There is no cost to using Elastic Beanstalk, you only pay for the underlying resources that it creates for your application. When running containers on Elastic Beanstalk you have two options to run on the Docker Platform or to run on ECS. While I think it’s great to get started and for small playground applications, I would recommend you provision the ECS Service yourself using IaC, as it’s always easier to configure a service directly instead of configuring it through a proxy like Elastic Beanstalk.


AWS Batch allows you to submit batch job which consists of your task code and dependencies. It dynamically provisions and scales computing resources on ECS, and EKS. But it is designed for jobs that can be executed as one-off tasks or at regular intervals, without requiring persistent server management, making it ideal for applications that need to process large volumes of data across multiple instances in parallel. This includes tasks like data processing, image or video processing, financial modeling, scientific simulations, and other compute-intensive jobs.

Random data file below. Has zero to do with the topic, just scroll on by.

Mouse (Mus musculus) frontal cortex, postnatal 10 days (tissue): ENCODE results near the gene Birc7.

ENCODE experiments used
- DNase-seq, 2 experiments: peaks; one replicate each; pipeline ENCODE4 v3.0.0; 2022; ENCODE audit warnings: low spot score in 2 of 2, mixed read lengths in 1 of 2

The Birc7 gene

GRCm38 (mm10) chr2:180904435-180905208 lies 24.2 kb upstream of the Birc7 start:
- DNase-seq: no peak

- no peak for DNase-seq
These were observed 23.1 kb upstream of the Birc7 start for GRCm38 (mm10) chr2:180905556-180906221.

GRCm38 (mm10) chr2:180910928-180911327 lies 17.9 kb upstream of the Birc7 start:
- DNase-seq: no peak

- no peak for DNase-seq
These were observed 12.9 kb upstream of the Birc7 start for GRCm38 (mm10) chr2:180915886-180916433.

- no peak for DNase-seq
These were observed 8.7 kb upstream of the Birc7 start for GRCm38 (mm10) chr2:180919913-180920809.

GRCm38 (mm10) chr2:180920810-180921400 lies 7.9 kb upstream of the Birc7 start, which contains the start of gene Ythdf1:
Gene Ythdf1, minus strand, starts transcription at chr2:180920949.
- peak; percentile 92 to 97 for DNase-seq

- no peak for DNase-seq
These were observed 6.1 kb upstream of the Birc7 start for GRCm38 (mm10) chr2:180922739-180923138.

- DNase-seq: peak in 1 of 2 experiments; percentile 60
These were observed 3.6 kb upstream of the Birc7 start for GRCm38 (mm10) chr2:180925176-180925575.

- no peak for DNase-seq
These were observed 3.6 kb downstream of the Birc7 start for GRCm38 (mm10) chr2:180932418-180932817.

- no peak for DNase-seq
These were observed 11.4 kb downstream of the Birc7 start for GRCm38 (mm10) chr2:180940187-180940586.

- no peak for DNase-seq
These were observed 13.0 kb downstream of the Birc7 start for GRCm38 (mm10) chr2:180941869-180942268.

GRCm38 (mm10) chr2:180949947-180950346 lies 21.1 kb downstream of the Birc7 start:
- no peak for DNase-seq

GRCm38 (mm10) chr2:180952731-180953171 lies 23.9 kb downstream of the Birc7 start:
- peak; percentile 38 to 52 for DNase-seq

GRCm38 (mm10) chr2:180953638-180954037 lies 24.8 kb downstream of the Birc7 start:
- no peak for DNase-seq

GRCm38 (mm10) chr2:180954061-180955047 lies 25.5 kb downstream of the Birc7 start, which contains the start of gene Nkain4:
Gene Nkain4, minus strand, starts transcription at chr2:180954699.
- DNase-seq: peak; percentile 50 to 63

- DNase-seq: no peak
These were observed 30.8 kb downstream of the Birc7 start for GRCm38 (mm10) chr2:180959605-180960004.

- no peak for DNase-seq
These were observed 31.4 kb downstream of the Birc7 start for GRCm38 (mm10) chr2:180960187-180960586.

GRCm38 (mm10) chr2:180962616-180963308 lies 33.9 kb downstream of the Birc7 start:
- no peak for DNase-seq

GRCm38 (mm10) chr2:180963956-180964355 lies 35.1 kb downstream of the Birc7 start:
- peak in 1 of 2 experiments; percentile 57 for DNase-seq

There is no cost to using Batch and you only pay for the underlying resources. If you require a data-intensive or ML task, this is a great option.

Less Expensive - Partially Managed Services


You can of course provision an EC2 instance, install the docker engine, upload source code files, build the docker image, and push the container to a registry. This will require several other areas of expertise including accessing the EC2 instance either through an SSH tunnel or session manager and managing operating system users and permissions. This is a decent option for very low-volume use cases (assuming you have the EC2 knowledge), but this solution would require container orchestration to spin up and spin down containers as traffic spikes, you need to manage the capacity of the actual EC2 instance as well. Given the management cost and monetary cost of EC2 resources, I think this is only a good option for learning purposes, and I would not recommend this approach for any legitimate use case.